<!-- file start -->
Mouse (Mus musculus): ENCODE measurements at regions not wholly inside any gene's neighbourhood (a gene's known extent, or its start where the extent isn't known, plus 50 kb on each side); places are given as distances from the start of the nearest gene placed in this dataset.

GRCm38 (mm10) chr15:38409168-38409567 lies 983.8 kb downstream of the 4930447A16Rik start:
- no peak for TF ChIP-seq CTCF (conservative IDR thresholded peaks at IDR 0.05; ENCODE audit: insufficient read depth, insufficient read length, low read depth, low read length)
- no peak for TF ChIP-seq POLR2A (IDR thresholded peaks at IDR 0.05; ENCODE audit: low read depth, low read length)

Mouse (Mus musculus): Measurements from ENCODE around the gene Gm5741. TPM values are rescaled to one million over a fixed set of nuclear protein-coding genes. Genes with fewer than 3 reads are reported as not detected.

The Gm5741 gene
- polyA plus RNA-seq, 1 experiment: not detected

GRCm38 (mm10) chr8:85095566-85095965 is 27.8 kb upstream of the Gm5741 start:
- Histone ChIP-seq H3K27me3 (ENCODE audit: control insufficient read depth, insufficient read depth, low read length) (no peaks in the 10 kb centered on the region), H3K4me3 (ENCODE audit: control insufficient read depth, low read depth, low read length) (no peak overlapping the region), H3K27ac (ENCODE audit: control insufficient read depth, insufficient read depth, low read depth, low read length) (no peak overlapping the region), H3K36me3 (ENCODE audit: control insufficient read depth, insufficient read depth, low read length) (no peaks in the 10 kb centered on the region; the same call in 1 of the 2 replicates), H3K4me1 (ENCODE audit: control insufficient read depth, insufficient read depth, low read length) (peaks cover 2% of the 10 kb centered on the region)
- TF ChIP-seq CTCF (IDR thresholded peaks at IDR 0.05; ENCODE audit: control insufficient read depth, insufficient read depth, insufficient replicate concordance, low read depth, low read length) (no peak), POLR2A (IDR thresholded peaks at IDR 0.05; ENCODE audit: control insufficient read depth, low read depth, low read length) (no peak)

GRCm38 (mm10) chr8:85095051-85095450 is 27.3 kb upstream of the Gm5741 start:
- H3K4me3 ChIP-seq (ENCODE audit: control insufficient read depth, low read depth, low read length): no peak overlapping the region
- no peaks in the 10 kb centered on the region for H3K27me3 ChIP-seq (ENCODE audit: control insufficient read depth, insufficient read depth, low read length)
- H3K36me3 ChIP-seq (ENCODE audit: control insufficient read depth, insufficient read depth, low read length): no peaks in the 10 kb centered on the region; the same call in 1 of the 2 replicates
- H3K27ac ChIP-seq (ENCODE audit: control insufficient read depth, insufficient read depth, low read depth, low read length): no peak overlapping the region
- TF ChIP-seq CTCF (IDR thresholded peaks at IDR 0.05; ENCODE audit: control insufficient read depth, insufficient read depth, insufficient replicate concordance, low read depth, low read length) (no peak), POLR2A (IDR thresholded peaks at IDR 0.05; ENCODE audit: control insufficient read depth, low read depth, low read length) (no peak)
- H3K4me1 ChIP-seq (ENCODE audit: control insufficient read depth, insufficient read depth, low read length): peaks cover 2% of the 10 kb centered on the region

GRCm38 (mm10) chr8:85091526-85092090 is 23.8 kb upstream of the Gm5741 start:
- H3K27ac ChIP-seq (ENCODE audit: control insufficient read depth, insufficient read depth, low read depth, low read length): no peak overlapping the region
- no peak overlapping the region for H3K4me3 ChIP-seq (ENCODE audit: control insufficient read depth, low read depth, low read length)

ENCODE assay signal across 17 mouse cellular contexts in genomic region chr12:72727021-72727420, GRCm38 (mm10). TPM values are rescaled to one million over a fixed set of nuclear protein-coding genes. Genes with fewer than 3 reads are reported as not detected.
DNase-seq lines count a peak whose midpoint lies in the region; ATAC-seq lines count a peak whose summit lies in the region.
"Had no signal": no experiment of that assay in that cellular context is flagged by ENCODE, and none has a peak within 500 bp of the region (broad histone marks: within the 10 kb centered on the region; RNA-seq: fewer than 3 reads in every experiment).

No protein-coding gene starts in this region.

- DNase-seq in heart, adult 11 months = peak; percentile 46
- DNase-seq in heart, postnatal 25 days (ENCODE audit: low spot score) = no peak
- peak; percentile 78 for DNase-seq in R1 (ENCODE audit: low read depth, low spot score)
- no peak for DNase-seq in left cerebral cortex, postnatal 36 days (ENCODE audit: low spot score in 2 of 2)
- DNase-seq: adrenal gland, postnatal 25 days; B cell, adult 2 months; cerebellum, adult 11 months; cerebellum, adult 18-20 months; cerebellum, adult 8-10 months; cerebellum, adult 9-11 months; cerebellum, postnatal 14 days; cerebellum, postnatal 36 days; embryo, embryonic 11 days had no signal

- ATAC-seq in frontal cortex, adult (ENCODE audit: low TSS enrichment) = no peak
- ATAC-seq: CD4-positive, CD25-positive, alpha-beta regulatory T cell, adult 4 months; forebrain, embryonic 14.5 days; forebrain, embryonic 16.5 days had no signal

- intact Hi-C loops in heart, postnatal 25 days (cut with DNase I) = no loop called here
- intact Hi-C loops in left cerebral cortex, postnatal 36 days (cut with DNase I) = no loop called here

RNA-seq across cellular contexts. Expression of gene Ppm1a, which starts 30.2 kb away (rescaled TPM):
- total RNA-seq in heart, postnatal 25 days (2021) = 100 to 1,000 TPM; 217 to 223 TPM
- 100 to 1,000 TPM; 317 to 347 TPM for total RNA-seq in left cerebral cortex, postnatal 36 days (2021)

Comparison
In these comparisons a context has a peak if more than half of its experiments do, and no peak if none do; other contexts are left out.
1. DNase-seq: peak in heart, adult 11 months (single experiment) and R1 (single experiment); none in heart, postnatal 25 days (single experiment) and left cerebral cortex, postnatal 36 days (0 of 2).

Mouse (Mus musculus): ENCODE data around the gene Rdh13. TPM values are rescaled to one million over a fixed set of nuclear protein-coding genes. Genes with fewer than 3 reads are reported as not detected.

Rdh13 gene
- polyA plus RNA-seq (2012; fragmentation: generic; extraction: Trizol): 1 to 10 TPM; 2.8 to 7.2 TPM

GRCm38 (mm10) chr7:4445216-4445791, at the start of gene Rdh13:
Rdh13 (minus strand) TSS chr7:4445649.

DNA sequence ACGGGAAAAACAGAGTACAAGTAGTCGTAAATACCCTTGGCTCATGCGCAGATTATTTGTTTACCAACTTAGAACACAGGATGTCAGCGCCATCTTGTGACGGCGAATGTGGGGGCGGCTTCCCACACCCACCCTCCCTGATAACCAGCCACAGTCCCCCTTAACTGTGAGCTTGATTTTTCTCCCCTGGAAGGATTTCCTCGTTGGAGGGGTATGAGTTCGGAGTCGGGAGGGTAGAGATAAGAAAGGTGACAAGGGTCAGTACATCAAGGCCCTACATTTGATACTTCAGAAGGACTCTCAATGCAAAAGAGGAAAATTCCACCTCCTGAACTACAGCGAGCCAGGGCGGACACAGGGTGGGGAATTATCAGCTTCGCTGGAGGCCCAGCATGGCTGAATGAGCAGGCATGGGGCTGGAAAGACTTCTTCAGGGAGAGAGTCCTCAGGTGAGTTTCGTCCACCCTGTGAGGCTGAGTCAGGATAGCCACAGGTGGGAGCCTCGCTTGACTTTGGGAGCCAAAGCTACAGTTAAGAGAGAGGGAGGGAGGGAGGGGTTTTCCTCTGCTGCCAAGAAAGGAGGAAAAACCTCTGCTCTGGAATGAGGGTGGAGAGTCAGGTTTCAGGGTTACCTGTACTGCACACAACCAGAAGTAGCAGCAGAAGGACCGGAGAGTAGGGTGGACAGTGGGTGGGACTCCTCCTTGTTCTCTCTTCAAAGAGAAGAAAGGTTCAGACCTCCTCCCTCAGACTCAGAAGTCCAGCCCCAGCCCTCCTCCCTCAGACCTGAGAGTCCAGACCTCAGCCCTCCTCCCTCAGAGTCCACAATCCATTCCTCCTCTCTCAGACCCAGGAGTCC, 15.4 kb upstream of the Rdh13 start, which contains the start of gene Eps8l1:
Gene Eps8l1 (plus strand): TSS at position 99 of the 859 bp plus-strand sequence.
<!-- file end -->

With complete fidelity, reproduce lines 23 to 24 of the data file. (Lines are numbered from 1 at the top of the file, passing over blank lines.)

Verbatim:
"Had no signal": no experiment of that assay in that cellular context is flagged by ENCODE, and none has a peak within 500 bp of the region (broad histone marks: within the 10 kb centered on the region; RNA-seq: fewer than 3 reads in every experiment).

No protein-coding gene starts in this region.